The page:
Electronic beer bread, all the way from the edge of irony


To participate in the sustainable food movement today is to live on the edge of irony. Especially if you’re taking part in the movement from a seriously urban setting like, say, Washington, D.C.

What do I mean by this? Just look at this summer. Over the past few months, I’ve taken digital pictures of my hands covered in garden soil, emailed for advice on thinning carrots, Googled rustic local farms, and watched a documentary about real food from a plastic seat in an air conditioned theater.

It’s not just me. Recently, more and more small farms, local food organizations, and gardeners have set up blogs or created Facebook groups.

It seemed fitting that the first cooking experience I chose to “tweet” was a process as old as cooking itself. That is to say, I used a high-tech virtual gizmo known as Twitter to talk about making bread.

Let me walk you through it, oh internet reader, and see if I can’t inspire you to take a break from the keyboard and get your hands doughy.

Twittered Beer Bread

This is a very simple recipe. It’s also nearly fool-proof, I think, because the sugars and yeast in the beer help the dough to rise. Try this with the whole wheat flour now available from Moutoux Orchard and beer from a local brewery. (See more detail on finding the ingredients in my Examiner.com version of this recipe).

Once you’ve made the recipe once with the full directions, try using the tweets as shorthand guidance for your next attempts.

Step one
In tweet form:
Made a sponge of water, yeast, and flour. Waiting for it 2 bubble!

In a large mixing bowl, combine ½ c. water, 1 packet (about 2 ¼ tsp.) active dry yeast, and ¼ c. unbleached bread flour. Allow to sit in a warm place until a yeast-inspired bubbles break on the surface.

Step two
In tweet form:
Kneeded yeast, water, flour, salt, porter. Dough’s rising.

To the bubbly sponge, add 1 tsp. salt, 2 c. unbleached bread flour, 2 c. whole wheat flour, 2 Tbs. olive oil, and ¾ c. (half a bottle) beer – a porter, IPA, or other dark or hoppy beer.

Mix ingredients until they form a firm dough, adding more flour or beer if necessary, and then turn out onto a floured counter or cutting board. Kneed for a few minutes.

Rinse and dry the bowl, then oil the sides. Form the dough into a smooth ball, and place the dough in the bowl. Cover with a damp cloth or plastic wrap and let sit in a warm place to rise for about an hour, or until doubled in size.

Step three
In tweet form:
1st rise done! Divided the soon-to-be beer bread into 2 loaves for a 2nd.

With a sharp knife, slice dough into two equal parts. Form each into a ball and place on lightly oiled cookie sheet or loaf pans. Cover with plastic wrap and allow to rise another hour.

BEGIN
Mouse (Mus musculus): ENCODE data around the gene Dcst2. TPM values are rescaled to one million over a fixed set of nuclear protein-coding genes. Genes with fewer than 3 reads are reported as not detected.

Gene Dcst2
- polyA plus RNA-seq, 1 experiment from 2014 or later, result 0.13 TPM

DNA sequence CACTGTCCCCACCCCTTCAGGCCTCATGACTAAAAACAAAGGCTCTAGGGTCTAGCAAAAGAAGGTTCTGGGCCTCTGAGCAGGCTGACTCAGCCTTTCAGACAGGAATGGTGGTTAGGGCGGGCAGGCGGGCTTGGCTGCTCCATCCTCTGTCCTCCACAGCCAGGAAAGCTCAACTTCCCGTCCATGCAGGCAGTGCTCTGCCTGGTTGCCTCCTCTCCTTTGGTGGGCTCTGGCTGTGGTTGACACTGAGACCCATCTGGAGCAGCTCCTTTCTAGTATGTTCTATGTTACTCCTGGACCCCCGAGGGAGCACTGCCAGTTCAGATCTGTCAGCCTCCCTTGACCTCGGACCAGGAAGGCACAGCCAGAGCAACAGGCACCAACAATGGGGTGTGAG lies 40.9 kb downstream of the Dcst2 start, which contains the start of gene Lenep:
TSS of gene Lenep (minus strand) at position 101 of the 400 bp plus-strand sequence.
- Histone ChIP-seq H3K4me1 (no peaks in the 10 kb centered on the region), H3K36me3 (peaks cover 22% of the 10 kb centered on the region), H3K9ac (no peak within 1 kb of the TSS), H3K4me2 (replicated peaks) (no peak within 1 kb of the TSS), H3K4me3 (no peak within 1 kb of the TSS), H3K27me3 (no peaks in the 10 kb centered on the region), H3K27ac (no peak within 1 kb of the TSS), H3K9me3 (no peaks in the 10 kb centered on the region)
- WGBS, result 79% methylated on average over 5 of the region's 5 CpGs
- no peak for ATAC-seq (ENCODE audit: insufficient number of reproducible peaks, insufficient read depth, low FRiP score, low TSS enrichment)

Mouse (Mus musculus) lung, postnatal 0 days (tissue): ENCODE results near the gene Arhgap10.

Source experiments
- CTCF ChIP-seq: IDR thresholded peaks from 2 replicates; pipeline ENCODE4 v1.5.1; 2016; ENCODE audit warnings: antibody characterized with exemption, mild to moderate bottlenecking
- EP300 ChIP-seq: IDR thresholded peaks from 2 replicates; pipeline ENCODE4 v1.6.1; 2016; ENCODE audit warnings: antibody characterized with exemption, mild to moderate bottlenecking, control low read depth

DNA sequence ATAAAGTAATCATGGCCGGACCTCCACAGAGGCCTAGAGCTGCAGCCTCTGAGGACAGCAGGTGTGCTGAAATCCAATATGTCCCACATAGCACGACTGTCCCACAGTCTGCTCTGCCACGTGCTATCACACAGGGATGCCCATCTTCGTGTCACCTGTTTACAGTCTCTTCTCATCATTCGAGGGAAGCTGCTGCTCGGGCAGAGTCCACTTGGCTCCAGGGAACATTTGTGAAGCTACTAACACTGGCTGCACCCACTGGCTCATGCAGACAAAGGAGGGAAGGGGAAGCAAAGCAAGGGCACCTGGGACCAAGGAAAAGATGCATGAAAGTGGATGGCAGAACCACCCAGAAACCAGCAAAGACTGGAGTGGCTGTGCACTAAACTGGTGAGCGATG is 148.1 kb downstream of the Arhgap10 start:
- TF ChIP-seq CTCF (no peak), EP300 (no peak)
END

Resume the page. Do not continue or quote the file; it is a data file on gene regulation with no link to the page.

Step four

In tweet form:
Oven’s ready @ 350. Baking the loaves.

Preheat oven to 350 F. Bake bread (remember to remove the plastic wrap!) for 45-55 minutes, or until a knock on the bottom of the loaf produces a hollow sound.

Step five
In tweet form:
Beer loaf is done! I made bread w/o putting stuff in a machine!

Beer loaf is done! You made bread without putting stuff in a machine!

Now all that’s left is to allow the bread to cool on a wire rack or perched on top of the loaf pan, then slice it up and eat warm with butter.

That’s all!

You may now return to your regularly scheduled emailing, tweeting, or photo uploading–well, maybe after one more slice.


One thought on “Electronic beer bread, all the way from the edge of irony

  1. Ok Rhea, I’ve got a challenge for your food guru self. I have some unidentified squash – summer variety – that I’ve tried to use but not found to be to my liking. Is it the squash itself or is it the limited methods I’ve tried to use to prepare it? Feeling like it is probably the latter, I’d like to know what you would do. Can you make something delish from these unidentified varieties?

    I’ve got two of these squashies, fresh from my garden. All organic, local, and natural – this should be right up your alley. [Well, I think it’s organic (the seeds I bought don’t specifically say that… but my garden is au-natural).] These two veggies were grown from seeds with latin name “Cucurbita pepo”, a seven variety pack that says it produces various varieties of zucchinis, crookneck and straightneck squash. BUT, what I have doesn’t exactly match the picture. Also in the garden are butternut squash and spaghetti squash , but this looks like neither of those.

    I’ve also got more blossoms than will likely produce before the frost. So gathering some of those for an accompanying dish might be possible as well. I’ve never tried to do anything with the blossoms yet. I think this may be above my current culinary level.

    Challenge on?

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